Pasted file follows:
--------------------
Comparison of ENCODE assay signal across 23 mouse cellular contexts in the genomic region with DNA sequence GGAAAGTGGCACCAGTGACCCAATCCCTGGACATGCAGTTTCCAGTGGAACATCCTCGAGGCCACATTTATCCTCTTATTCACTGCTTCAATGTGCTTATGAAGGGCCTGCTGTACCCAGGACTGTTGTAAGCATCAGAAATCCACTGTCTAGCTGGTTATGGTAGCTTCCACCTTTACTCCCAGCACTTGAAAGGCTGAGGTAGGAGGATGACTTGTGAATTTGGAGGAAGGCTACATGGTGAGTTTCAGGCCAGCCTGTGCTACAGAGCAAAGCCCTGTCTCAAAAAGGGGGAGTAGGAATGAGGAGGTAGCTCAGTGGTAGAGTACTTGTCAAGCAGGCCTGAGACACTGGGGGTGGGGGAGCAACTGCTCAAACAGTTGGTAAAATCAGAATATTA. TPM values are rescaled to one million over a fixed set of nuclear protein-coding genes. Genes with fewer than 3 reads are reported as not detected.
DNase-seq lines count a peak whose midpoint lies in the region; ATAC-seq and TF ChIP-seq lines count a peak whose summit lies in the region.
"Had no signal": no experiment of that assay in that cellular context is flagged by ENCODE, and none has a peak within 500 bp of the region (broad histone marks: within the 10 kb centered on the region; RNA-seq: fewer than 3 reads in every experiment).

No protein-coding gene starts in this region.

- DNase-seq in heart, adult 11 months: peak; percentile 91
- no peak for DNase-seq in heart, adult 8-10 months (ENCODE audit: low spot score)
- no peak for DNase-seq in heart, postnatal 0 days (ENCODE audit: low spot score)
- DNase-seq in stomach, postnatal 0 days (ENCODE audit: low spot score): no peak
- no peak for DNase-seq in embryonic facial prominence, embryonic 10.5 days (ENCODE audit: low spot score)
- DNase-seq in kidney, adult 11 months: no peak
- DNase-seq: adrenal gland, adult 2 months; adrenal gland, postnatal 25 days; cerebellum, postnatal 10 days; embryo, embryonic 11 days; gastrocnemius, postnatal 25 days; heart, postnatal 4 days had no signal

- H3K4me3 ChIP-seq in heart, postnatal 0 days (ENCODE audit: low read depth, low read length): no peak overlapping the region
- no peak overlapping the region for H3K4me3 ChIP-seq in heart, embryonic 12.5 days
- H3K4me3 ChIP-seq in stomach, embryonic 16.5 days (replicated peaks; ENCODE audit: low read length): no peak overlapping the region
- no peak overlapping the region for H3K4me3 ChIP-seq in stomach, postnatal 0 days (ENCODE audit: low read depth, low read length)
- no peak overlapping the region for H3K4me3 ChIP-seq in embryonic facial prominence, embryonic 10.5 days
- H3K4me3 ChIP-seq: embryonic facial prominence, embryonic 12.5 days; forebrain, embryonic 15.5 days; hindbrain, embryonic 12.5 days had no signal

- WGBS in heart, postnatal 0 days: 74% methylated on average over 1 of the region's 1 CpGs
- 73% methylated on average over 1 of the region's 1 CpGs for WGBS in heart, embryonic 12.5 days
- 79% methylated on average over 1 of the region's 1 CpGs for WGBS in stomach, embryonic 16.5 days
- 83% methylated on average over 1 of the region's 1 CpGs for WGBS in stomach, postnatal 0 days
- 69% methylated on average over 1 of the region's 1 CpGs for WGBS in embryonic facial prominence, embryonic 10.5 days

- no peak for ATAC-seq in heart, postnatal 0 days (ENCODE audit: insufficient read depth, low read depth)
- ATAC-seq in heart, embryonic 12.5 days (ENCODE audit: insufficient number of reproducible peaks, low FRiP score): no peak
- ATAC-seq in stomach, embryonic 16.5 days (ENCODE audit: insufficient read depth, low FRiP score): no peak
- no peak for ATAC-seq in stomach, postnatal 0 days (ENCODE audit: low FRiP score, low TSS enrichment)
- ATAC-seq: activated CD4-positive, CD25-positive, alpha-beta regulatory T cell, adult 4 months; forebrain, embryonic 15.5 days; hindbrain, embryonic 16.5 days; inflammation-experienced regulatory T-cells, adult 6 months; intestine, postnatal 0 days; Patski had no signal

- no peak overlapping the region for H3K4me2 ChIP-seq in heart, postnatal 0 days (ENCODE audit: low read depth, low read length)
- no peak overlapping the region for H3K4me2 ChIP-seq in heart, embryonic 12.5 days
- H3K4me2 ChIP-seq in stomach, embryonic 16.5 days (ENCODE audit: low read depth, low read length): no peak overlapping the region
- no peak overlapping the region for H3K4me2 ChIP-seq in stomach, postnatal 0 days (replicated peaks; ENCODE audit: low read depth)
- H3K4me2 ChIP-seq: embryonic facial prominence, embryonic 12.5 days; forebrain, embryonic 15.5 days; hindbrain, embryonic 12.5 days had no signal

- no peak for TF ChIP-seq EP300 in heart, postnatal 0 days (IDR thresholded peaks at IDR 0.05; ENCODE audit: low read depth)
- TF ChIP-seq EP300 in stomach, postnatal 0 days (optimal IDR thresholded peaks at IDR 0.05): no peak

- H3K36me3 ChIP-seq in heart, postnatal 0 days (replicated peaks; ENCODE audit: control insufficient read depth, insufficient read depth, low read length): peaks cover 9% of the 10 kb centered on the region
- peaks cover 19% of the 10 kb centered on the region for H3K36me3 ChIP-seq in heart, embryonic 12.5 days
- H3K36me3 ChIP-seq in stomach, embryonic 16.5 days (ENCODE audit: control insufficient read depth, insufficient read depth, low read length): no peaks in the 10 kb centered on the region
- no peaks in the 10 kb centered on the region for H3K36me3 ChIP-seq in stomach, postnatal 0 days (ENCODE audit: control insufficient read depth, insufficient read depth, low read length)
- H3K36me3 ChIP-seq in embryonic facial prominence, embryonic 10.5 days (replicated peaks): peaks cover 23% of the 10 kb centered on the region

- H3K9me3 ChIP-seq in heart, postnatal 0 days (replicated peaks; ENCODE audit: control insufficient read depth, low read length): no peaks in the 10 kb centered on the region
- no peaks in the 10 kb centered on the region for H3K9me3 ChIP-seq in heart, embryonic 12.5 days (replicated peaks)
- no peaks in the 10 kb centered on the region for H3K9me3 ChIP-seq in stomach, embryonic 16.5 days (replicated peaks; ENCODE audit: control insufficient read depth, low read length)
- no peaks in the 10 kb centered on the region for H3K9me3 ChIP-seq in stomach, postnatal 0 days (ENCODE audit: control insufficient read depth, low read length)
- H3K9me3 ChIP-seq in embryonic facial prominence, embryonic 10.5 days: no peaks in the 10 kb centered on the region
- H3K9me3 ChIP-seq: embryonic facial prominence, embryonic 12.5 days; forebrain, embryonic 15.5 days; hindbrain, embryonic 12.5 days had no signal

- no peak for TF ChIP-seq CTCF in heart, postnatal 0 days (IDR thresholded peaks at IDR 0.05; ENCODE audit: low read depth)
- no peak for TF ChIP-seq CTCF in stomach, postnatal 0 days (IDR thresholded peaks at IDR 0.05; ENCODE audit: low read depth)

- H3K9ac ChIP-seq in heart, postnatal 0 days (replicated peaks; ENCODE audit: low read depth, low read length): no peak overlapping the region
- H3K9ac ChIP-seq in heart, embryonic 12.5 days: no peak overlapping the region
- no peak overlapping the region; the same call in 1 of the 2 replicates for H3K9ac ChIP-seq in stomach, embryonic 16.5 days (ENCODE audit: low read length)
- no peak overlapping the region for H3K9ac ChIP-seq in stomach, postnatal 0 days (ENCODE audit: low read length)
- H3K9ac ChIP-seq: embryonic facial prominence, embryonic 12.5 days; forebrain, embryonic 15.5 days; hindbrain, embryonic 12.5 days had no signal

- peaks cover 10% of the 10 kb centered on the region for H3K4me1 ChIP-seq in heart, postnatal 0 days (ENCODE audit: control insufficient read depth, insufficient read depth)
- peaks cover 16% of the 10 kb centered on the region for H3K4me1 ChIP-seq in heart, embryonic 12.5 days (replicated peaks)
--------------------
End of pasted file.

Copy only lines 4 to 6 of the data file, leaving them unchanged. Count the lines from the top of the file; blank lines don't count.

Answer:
No protein-coding gene starts in this region.

- DNase-seq in heart, adult 11 months: peak; percentile 91
- no peak for DNase-seq in heart, adult 8-10 months (ENCODE audit: low spot score)